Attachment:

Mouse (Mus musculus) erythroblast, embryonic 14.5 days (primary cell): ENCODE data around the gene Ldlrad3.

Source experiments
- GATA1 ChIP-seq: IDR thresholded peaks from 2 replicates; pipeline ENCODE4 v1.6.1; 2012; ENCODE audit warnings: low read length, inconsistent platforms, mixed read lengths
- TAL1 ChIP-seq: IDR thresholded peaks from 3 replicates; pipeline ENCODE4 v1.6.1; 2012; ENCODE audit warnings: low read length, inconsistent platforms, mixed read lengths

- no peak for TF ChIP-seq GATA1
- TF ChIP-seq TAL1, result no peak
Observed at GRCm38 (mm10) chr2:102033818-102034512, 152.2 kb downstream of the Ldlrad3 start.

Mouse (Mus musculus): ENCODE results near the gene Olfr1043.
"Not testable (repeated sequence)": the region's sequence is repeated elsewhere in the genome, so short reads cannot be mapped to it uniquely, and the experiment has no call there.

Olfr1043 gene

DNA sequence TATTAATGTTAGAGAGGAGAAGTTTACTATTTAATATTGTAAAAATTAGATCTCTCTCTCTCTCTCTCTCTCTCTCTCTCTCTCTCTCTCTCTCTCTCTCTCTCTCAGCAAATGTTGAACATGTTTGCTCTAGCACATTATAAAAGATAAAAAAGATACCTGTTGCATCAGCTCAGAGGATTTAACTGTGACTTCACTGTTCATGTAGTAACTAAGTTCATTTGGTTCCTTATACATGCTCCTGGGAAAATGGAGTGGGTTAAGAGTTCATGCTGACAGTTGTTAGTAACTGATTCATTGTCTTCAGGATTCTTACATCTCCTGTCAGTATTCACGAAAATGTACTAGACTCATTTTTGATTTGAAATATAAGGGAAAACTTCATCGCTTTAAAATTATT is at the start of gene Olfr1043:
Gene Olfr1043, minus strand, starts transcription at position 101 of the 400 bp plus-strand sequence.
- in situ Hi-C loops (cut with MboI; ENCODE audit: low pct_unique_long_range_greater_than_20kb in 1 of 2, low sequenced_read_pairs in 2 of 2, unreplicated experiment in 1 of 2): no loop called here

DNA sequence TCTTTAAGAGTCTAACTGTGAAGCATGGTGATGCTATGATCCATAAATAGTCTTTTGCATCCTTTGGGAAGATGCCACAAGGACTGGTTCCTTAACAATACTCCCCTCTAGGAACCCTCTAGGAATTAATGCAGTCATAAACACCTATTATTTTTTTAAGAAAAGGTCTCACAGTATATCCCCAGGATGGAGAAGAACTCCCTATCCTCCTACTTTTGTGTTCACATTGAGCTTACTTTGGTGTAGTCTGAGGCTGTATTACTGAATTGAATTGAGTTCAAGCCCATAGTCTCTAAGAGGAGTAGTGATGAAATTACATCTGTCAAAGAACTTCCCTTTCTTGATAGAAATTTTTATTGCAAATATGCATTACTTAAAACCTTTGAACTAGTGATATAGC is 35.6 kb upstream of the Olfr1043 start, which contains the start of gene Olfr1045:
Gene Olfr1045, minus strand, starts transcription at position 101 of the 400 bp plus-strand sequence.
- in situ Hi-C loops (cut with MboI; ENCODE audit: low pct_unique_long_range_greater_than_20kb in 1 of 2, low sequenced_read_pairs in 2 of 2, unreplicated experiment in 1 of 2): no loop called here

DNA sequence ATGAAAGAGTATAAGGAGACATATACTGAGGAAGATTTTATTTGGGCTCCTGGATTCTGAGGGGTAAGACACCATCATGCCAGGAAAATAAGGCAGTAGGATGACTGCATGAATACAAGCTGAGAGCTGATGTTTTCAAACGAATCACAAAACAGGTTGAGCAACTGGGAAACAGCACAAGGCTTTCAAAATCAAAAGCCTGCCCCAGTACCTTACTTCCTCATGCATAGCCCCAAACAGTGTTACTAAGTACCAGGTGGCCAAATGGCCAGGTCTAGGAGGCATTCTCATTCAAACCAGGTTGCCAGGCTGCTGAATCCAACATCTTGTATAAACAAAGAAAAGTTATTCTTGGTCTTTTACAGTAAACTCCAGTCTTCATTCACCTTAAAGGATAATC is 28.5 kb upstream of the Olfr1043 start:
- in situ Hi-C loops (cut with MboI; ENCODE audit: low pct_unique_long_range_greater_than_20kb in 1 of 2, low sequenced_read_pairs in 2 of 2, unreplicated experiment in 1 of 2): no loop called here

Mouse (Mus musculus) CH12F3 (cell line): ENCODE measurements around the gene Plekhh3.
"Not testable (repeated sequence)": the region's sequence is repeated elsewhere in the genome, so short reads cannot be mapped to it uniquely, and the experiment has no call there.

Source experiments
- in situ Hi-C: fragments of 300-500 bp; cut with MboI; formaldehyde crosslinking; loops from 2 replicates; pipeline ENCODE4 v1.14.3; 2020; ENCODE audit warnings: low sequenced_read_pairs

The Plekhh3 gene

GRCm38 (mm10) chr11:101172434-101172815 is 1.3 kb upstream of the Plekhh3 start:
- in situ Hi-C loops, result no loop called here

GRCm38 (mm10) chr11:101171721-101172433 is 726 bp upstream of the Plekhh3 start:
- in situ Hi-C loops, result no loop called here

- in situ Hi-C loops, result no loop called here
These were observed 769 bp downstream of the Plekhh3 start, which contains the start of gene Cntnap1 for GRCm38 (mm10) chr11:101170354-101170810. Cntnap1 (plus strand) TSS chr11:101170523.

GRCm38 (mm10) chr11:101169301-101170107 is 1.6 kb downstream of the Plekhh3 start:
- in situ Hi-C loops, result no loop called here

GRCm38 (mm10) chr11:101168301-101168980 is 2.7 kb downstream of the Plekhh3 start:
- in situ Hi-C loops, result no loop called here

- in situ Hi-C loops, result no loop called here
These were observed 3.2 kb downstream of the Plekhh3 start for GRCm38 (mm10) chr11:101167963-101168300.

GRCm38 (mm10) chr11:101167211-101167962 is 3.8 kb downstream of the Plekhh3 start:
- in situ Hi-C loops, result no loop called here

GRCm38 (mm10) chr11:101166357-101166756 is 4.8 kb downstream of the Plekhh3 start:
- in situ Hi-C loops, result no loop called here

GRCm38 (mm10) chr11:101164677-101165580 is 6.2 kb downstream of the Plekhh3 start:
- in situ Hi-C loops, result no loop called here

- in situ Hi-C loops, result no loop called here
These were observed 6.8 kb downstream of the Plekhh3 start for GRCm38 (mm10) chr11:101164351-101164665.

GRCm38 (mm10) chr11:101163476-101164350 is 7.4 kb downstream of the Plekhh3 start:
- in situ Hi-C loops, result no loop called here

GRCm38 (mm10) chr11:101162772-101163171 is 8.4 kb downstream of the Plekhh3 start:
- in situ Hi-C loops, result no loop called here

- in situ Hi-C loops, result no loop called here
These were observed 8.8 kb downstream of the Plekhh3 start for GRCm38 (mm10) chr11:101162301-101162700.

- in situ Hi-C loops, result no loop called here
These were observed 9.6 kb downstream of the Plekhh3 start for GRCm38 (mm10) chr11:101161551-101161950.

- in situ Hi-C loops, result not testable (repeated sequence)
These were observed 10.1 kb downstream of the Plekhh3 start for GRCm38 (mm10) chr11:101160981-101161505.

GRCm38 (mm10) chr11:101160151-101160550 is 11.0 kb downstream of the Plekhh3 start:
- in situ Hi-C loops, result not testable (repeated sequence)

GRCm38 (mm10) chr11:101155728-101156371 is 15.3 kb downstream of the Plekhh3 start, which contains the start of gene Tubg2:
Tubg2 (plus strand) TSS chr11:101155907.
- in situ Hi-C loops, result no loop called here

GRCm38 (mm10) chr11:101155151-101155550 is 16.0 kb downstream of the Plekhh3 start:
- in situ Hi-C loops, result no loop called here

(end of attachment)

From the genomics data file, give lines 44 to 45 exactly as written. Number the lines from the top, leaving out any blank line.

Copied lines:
GRCm38 (mm10) chr11:101163476-101164350 is 7.4 kb downstream of the Plekhh3 start:
- in situ Hi-C loops, result no loop called here